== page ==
He felt edgy. Besides worry over Lizard’s motives, he had not heard anything from Shin. Guilt or conscience or curiosity had prompted Nathan to message his friend before work. Similar motives had found him pressing his ear to the shared wall a few times before workcycle more than he would admit to anyone. Still, nothing.

No one at work seemed to care. This was also not surprising, yet Nathan felt the sting of Shin’s absence more acutely because of it. Loud sounds of postcycle relief and jocular teasing surrounded him as he deposited his gear in the locker and slammed the door closed. He was about to sprint back to the slums for an imperative rest when something clapped him on the shoulder.

“Nathaniel,” Lizard said.

Nathan looked up from his thoughts to discover a half-circle of workmates penning him. He and they were the only men in the locker room. His eyes flicked to the three possible gaps through which he might escape, his adrenaline suggested panic. His mind and training, however, overrode his other instincts.

Leaning against the lockers and smiling with a pleasant expression, he faced the group. “‘Sup, guys?”

 

Continued from Skinwalkers, XXXIII.
Read to Skinwalkers, XXXV.

Skinwalkers XXXI

Nathan laughed, a quick, short chuckle. “I’m sorry, Shin.” He walked forward the two paces that separated them and placed a light hand on his friend’s shoulder. Even at such a delicate touch, Nathan felt Shin’s muscle flinch slightly.

“Speaking of secrets, Shin,” he began, but Shin pulled his arm and his person from Nathan’s reassurances.

From a withdrawn expression, Shin said, “It’s nothing. Probably wound the muscles up too much fixing your antique station.” He flashed Nathan a wry, hooded smile.

Nathan noted how his friend stood somewhat off-balance, favoring the arm Nathan had just touched. It was also the arm connected to the shoulder Lizard had slapped that premeal, and the one Nathan himself had punched in jest on their return from their workcycle. Still, none of those hits had been heavy enough to warrant the reaction Shin had. Nathan felt a pang of concern. “Shin,” he began.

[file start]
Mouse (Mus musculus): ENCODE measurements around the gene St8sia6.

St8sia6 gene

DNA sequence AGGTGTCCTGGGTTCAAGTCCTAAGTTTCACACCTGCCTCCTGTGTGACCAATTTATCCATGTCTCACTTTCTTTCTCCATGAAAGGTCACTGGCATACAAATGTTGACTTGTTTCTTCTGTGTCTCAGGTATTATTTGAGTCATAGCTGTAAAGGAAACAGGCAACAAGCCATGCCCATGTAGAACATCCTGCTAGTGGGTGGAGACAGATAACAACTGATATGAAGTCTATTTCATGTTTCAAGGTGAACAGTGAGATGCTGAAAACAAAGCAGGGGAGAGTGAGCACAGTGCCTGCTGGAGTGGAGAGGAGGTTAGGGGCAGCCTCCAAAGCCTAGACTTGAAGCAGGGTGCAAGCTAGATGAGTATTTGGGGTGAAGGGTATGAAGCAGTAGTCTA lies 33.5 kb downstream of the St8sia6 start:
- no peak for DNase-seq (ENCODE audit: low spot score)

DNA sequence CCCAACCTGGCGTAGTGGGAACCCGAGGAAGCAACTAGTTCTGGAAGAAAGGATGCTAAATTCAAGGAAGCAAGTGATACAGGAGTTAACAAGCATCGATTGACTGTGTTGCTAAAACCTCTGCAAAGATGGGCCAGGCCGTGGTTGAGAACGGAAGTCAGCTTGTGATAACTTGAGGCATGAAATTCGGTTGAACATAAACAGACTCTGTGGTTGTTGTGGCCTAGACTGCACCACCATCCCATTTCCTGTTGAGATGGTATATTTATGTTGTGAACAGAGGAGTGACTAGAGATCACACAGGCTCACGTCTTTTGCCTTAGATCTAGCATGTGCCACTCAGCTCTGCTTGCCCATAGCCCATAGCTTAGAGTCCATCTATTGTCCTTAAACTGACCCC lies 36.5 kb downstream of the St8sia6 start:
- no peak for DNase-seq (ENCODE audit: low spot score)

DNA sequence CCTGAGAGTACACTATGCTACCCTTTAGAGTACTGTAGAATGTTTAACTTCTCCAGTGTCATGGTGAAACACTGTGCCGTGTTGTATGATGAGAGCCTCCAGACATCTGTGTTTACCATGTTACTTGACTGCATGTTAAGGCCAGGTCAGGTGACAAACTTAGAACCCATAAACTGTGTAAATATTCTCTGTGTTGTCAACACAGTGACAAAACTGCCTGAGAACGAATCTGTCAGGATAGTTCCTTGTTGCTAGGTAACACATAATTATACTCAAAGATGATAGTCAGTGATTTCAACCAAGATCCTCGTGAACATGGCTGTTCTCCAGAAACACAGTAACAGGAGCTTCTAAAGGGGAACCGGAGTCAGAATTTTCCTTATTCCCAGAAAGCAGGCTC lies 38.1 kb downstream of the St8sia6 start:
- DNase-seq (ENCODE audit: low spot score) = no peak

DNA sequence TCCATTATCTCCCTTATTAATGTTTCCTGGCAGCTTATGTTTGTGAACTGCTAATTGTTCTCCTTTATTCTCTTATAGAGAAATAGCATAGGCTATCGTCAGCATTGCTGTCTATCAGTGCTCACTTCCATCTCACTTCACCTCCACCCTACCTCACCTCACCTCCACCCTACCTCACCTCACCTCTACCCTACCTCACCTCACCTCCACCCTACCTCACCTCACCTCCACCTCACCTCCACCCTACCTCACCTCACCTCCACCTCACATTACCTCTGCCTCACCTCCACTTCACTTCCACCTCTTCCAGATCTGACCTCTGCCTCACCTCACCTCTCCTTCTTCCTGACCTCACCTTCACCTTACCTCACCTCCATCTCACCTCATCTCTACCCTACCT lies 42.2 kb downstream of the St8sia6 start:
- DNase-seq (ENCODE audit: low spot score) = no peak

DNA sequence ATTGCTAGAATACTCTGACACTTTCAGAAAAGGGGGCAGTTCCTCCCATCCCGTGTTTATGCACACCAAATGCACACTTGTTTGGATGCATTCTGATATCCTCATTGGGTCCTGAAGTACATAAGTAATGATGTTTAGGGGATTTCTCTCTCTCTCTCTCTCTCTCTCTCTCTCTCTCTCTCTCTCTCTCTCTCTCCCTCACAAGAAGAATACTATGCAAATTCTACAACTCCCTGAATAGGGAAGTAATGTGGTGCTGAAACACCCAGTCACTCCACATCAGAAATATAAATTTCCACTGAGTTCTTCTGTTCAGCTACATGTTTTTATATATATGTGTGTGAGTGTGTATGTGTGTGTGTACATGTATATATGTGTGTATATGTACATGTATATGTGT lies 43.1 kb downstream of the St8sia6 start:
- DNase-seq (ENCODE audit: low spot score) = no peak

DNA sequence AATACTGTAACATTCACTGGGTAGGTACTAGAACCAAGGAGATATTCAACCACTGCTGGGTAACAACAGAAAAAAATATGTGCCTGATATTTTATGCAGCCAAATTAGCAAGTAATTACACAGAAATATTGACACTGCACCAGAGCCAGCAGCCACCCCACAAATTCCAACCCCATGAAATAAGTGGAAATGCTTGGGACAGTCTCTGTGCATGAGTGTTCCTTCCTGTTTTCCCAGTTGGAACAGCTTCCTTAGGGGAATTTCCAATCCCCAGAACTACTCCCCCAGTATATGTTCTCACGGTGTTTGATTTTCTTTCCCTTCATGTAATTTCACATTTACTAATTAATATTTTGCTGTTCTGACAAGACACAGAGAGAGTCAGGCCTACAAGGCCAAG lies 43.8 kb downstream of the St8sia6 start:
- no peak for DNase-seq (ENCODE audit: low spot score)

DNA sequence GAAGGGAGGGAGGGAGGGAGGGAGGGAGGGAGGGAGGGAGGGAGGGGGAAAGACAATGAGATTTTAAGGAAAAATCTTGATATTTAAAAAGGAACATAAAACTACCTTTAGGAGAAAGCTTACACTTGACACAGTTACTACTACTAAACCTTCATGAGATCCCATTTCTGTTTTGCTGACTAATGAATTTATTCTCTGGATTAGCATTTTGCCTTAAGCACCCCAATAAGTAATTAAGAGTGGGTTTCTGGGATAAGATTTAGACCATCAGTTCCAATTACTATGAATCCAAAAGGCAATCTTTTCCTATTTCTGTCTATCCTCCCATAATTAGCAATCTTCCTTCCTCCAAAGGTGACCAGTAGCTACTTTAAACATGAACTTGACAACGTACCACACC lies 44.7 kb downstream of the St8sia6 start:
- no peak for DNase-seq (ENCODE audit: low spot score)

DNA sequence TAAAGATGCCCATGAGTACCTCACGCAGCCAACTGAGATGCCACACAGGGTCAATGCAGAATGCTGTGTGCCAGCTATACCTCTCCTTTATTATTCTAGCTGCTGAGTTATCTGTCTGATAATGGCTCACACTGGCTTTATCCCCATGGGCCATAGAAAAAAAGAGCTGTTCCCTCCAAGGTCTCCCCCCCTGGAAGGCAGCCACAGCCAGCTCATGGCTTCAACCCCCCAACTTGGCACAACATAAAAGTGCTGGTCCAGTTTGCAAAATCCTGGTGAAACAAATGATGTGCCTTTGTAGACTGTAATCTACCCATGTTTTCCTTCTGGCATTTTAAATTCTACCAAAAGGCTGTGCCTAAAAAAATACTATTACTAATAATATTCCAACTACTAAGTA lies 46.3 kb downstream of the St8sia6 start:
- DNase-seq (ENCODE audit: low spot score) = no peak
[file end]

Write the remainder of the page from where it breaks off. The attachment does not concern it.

“It’s nothing.” Shin moved away to the wall. He picked up the scanscreen and its wires and dumped them into his satchel.

Sighing, Nathan bent and carefully gathered a few modules. He carried them to Shin and set them on the floor. He returned and repeated the gesture till all were clumped just outside the bag.

“Thanks,” Shin grunted while packing the autodrill and the remaining tools.

“Shin,” Nathan said again.

“Hm?” Grunt. Pack.

Nathan thought for a full twice-jiff before continuing. “I… might know someone you can sell to.”

Shin glanced up, sensory wires looped over his wrists like rainbow bracelets as he gave Nathan his full attention.

Nathan shuffled his slipshods, watched their dance, and tried to think of the right words to say. He cared for Shin, he really did, but wasn’t certain how far he could help without risking his own future plans. “You saw the skin…”

Shin nodded, his actions still poised above the satchel opening. “And the comm,” his friend prompted.

“Right. That, too,” Nathan said, allowing the illusion that the two were related. “Thing is, my neighbor hooked me up with the sk- with them.” He looked around, mostly to the wall he shared with Franks.

Shin defrosted, setting the mods into his bag and straightening. His expression appeared hopeful.

Internally, Nathan groaned. His conscience kicked briefly at his next words; though he swore it had died a full year ago, at the last funeral he’d attended. “Yeah, his name’s Franks. He’s got a cousin or something at Fantastique.”

Shin flinched slightly at the name, as any sane city dweller did. Still, he swallowed and tried to look more determined. “I do need to sell them,” his eyes fell to the remaining coils on the floor. “Especially since their absence will be noticed, like, imminently.”

Nathan laughed. “True.”

“So… can you mesh me with this Franks?”

Kick, went Nathan’s conscience. “Sure,” said his mouth. “I’ll walk over there with you right now.” He paused. “Er, you may want to pack everything in tightly and only show him one or two.” He turned to Shin, noting his friend’s awkward gestures around his arm’s condition. “I’d hate for you to get hurt.”

Shin met Nathan’s gaze. Each man’s eyes spoke of a vulnerability the other would never voice aloud. Instead, Shin nodded. “Thanks.”

 

Continued from Skinwalkers, XXX.
Read to Skinwalkers, XXXII.

 

Skinwalkers, XXVII

Nathan spent his premeal moment chewing and working through the stages of grieving, for his food station. He delighted in doing so, since he’d learned the stages from a mindagent to cope with his father’s passing. Applying them to an equally soulless but more useful machine was the perfect, “Shuck you!” the old man deserved.

He had just determined to prise open the cover and sell the contents before they rotted, when his apartment notified him of Shin’s arrival. “Access,” he told the security, not moving from his position on the hard floor. Half a jiff after hearing the rush of outside ambiance, Nathan was rewarded with the appearance of his old work friend yet again.

“Missed me?”

Nathan smiled and stretched out his legs. “Yeah. I needed to tug a bit and remembered your endshift show.”

Shin laughed. “No thanks!” He stopped within Nathan’s outspread legs, stretched, and dropped a bulging satchel with every appearance of a feigned accident.